Skip to main content
placeholder image

Electroactive Polymer Actuator Devices (EAPAD)

Conference Paper


Abstract


  • Designing and building devices that utilize electroactive polymer actuators brings into sharp focus the performance required of these materials. Using the example of a "rehabilitation glove", it is shown that the performance of polypyrrole actuators fall short of that required. In particular, the need to simultaneously produce 5% actuator strain at a 5 MPa isotonic stress cannot be achieved with the actuators investigated in our laboratories to date. However, significant improvements in the performance under load have been achieved with the use of ionic liquid electrolytes. The use of new materials such as composites of conducting polymers and carbon nanotubes offers the possibility of further improvements in actuator performance. Finally, redesigning the glove actuator offers a compromise solution that allows existing actuators to be used in a prototype device.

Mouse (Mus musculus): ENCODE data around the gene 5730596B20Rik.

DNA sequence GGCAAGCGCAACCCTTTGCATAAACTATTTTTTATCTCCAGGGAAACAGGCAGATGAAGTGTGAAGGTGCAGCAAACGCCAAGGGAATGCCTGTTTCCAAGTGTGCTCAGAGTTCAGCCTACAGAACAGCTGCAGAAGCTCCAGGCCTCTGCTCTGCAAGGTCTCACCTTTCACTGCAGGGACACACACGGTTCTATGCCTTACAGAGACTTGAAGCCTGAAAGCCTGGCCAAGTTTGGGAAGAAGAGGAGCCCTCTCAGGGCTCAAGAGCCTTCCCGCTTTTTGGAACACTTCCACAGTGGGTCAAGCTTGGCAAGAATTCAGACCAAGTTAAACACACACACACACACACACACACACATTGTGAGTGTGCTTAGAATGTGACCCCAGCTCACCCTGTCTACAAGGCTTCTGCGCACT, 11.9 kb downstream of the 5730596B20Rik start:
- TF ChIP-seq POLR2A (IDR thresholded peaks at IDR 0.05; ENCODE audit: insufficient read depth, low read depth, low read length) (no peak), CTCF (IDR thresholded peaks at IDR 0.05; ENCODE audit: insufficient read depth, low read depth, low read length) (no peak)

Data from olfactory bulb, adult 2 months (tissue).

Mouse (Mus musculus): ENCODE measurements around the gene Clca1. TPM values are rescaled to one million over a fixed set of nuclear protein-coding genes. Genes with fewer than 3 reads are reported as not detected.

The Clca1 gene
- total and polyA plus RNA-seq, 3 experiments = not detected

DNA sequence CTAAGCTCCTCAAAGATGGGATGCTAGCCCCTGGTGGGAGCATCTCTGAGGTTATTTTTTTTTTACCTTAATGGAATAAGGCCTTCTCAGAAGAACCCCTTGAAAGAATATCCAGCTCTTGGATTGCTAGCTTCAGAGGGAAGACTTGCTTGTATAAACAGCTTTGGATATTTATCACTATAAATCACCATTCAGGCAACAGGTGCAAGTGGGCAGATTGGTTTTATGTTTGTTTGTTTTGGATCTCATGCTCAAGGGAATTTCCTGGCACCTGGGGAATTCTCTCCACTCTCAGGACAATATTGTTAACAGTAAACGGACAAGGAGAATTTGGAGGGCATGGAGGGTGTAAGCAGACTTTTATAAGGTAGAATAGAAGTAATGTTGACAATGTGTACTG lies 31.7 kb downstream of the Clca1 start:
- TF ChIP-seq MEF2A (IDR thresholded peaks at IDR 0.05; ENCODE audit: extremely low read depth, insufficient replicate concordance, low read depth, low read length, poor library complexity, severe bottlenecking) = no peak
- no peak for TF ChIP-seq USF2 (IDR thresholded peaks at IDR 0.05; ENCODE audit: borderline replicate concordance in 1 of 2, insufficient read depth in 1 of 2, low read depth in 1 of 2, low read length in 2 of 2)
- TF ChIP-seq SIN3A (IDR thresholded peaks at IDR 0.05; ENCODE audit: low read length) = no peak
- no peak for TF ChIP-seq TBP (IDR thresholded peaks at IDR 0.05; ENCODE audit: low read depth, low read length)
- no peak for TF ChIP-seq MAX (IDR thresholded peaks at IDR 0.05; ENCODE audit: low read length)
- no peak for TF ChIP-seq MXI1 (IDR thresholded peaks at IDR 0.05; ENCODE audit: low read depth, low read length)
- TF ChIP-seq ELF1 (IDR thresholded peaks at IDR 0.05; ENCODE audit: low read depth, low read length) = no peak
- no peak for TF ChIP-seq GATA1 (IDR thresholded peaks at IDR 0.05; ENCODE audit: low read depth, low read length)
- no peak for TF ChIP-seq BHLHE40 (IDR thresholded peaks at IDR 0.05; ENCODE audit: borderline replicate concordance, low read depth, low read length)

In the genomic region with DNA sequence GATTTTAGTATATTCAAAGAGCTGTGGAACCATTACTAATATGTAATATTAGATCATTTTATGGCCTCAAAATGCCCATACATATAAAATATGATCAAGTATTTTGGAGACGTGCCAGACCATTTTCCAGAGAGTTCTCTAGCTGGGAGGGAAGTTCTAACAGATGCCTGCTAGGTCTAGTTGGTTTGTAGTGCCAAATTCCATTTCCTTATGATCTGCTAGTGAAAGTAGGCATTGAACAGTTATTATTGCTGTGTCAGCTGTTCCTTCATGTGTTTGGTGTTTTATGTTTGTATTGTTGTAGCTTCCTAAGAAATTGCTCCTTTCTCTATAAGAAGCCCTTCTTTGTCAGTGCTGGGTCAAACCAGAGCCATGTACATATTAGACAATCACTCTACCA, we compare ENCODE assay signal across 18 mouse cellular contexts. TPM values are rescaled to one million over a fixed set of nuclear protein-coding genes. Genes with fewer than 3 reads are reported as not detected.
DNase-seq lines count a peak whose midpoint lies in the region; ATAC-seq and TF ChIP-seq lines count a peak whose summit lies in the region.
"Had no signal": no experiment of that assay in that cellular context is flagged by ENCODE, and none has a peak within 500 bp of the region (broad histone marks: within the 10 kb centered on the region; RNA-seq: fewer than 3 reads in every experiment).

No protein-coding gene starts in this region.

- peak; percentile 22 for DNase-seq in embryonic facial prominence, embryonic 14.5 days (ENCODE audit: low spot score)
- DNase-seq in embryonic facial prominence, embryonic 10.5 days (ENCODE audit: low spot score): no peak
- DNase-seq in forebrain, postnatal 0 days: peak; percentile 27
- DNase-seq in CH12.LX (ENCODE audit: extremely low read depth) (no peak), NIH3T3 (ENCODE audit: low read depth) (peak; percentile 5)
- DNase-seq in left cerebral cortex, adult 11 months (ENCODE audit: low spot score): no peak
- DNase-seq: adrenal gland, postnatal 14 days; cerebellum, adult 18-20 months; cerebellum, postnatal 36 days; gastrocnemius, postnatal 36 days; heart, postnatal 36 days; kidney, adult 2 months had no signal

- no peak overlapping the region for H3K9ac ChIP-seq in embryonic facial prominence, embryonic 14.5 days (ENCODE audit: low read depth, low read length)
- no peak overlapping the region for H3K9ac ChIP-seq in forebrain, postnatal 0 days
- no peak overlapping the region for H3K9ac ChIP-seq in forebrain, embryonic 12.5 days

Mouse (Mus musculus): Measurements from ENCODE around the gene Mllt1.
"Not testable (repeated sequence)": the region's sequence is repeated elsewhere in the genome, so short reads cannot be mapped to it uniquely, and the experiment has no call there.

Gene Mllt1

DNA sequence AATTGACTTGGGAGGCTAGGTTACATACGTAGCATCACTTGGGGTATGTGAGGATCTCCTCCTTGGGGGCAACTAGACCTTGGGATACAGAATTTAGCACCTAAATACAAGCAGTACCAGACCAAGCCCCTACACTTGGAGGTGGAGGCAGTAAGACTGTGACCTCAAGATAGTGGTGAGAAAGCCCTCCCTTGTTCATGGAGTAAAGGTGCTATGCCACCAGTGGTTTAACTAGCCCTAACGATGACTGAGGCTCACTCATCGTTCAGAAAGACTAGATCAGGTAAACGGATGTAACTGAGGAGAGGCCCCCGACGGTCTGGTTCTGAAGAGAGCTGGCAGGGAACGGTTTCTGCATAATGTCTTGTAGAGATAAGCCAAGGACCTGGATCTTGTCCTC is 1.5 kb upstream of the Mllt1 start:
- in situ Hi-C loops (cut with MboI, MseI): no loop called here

Publication Date


  • 2003

Citation


  • Spinks, G. M., Wallace, G. G., Ding, J., Zhou, D., Xi, B., Scott, T. R., & Truong, V. T. (2003). Electroactive Polymer Actuator Devices (EAPAD). In Proceedings of SPIE - The International Society for Optical Engineering Vol. 5051 (pp. 21-28). doi:10.1117/12.484375

Scopus Eid


  • 2-s2.0-0242525582

Start Page


  • 21

End Page


  • 28

Volume


  • 5051

Abstract


  • Designing and building devices that utilize electroactive polymer actuators brings into sharp focus the performance required of these materials. Using the example of a "rehabilitation glove", it is shown that the performance of polypyrrole actuators fall short of that required. In particular, the need to simultaneously produce 5% actuator strain at a 5 MPa isotonic stress cannot be achieved with the actuators investigated in our laboratories to date. However, significant improvements in the performance under load have been achieved with the use of ionic liquid electrolytes. The use of new materials such as composites of conducting polymers and carbon nanotubes offers the possibility of further improvements in actuator performance. Finally, redesigning the glove actuator offers a compromise solution that allows existing actuators to be used in a prototype device.

Publication Date


  • 2003

Citation


  • Spinks, G. M., Wallace, G. G., Ding, J., Zhou, D., Xi, B., Scott, T. R., & Truong, V. T. (2003). Electroactive Polymer Actuator Devices (EAPAD). In Proceedings of SPIE - The International Society for Optical Engineering Vol. 5051 (pp. 21-28). doi:10.1117/12.484375

Scopus Eid


  • 2-s2.0-0242525582

Start Page


  • 21

End Page


  • 28

Volume


  • 5051